Top Essential Gear for RV & Mobile Home Camper Trips
Hopping into a new RV sounds fun up until you realize it doesn’t come with all the bells and whistles. Just like a brand-new home, an RV will require some additional parts and accessories to make it feel comfy.
So, should you splurge for a new RV mattress or invest in a top of the line tool kit?
Figuring out what you need for compact living space can be hard. So, make your game of camping Tetris easier, let’s take a look at some RV gear you’ll want to include on your next road trip.
Getting the Gear You Need for a Comfortable RV Experience
Now before you run out and start buying out the entire camping section, just know you won’t need everything to live comfortably in an RV from https://www.myrvtopreviews.com. Depending on the type of RV, you may have a fridge, stove, space for a TV, space for storage, and so on. And for the RVs that don’t have a fridge or stove, you’ll need to consider coolers and portable stoves/grills. You can replace RV mattresses as well.
If you want to have some entertainment beyond your tablet and computer, you’ll want to get a TV that is suitable for the limited RV space. Ideally, a flat-screen TV is best for most campers and RVs, and it will conserve space. You can also include gaming systems and DVD players.
Top 18 RV Camping Gear Accessories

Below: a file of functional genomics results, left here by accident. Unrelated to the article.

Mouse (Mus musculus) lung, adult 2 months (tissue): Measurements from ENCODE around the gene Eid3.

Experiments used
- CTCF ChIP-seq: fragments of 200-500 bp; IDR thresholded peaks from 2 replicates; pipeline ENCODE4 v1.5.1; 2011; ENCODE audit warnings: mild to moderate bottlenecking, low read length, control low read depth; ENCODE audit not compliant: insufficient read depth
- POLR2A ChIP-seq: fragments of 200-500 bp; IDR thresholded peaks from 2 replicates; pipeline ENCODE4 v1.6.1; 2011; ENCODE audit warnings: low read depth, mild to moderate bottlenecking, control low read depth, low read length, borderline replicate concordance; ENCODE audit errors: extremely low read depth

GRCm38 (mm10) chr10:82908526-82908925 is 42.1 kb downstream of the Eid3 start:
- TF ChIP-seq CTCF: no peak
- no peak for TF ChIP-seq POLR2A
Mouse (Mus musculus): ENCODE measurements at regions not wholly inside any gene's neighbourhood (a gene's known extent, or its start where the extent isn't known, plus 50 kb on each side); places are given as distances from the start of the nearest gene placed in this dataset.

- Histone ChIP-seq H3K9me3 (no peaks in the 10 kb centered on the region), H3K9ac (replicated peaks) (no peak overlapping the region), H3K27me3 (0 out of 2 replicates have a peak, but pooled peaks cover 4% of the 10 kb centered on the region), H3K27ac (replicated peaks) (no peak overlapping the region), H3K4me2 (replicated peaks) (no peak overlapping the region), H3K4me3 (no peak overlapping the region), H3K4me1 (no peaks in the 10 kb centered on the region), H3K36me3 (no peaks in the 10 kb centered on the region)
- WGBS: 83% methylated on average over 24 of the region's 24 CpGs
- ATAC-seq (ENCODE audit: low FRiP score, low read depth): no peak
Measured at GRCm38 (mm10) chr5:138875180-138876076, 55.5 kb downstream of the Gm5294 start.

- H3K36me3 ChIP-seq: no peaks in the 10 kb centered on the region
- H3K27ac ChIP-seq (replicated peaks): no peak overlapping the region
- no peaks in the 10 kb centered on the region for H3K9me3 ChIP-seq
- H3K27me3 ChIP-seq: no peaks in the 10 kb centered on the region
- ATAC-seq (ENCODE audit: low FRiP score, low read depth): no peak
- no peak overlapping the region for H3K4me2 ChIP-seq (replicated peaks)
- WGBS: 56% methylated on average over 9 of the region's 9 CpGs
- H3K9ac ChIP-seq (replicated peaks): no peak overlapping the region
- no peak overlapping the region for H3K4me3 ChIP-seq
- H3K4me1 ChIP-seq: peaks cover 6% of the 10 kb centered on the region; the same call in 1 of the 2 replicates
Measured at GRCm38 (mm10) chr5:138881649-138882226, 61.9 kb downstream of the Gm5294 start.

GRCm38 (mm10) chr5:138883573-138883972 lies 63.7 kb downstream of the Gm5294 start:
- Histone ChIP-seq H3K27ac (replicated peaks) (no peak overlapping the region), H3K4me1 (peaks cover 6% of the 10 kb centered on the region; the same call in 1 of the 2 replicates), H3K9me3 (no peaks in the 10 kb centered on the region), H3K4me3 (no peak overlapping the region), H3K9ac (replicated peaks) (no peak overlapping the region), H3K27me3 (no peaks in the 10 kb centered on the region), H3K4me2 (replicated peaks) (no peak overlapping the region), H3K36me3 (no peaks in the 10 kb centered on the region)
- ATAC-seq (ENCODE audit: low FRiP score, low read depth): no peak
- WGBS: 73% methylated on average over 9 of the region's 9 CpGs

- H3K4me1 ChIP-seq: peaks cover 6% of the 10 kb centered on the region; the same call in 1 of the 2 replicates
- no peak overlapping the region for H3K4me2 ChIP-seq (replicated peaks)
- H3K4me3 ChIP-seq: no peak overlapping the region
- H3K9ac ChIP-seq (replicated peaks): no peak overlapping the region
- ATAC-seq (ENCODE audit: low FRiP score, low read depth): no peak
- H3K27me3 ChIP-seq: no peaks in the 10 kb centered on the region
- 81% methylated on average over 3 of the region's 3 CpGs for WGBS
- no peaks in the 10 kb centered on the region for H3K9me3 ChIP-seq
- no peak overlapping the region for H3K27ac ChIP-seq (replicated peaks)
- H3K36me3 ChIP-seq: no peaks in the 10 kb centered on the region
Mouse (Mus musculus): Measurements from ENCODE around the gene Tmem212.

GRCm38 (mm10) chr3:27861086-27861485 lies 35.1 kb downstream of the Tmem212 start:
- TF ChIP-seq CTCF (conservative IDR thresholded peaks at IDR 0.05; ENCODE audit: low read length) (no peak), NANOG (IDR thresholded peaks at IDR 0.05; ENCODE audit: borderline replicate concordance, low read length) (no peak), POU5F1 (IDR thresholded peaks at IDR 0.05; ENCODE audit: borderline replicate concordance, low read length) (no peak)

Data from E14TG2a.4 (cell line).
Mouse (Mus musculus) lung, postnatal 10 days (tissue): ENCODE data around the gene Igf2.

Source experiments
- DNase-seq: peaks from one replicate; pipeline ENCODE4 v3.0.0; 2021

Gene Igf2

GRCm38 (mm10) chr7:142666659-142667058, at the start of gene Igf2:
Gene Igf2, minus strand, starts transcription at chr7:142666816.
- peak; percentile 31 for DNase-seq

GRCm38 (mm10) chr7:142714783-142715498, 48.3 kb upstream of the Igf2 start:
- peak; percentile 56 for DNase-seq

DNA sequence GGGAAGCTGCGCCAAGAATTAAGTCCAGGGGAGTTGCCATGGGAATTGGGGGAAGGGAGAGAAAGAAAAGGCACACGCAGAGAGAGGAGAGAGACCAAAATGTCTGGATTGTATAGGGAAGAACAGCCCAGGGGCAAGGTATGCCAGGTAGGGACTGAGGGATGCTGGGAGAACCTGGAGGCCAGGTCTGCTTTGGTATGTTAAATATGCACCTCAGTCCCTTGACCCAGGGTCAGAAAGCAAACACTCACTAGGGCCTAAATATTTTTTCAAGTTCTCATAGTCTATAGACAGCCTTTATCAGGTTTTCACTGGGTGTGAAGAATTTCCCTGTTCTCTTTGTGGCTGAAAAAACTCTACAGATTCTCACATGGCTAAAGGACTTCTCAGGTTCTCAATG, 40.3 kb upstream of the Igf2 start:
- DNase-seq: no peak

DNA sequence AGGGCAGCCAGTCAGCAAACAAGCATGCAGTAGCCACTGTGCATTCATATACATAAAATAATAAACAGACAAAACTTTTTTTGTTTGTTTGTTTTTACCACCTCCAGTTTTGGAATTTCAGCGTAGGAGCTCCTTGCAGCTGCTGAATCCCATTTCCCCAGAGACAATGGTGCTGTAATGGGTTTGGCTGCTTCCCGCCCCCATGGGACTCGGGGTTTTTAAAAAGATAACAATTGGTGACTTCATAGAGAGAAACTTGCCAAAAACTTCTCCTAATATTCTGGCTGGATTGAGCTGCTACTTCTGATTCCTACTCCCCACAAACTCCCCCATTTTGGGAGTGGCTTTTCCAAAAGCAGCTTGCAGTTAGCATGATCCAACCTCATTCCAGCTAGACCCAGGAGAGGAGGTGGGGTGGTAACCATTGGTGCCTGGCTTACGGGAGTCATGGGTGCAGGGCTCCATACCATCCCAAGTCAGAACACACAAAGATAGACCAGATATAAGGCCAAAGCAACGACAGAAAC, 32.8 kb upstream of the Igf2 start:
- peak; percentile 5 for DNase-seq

Outside the world of entertainment and cooking, your RV will be in dire need of many home comforts. Let’s check out the list of items you’ll want to have on hand for your next RV trip.
#1. Kitchen Items, Utensils, Cookware, and Tableware
If you plan on doing any cooking in your RV, then you’ll need to stock up with all the kitchen and dining basics. From pots and pans to just enough tableware for your family, you’ll need it all. Campsite dishes and pans are ideal choices since they are compact and easy to store.
#2. Bed Linens, Curtains, Towels, and Tablecloths
An RV won’t have a pre-made bed waiting for you, so you’ll need to bring your blankets and sheets. You’ll also want to have curtains for privacy and tablecloths for easy clean up between meals.
#3. Outdoor Mat
If you thought tracking mud through your home was annoying, then you’ll want to avoid it in the RV too. An outdoor mat makes eating outside easy and prevents you from tracking any dirt into the RV.
#4. First Aid Kit
Every home should have basic medical supplies and RVs are no exception. A high-quality first aid kit can be a real life-saver.
#5. Tool Kits, Drills, and Spare Parts
RVs require basic maintenance and upkeep, so you’ll need tools to do the job. Also, you’ll want to have electric drills, bubble levels, chocks, tire jack, tire pressure monitoring system, a trailer ball that fits your camper, and an air compressor.
On top of tools, you’ll need to have replacement fuses, coaxial cables, water pressure regulators, water tank filler valve, a clear sewer connector, shore power cords, jumper cables, a hitch lock, and an RV water filter. You’ll also want to have a refrigerator fan and bars to help keep things cool and inside the fridge while you’re on the road.
#6. Tire Covers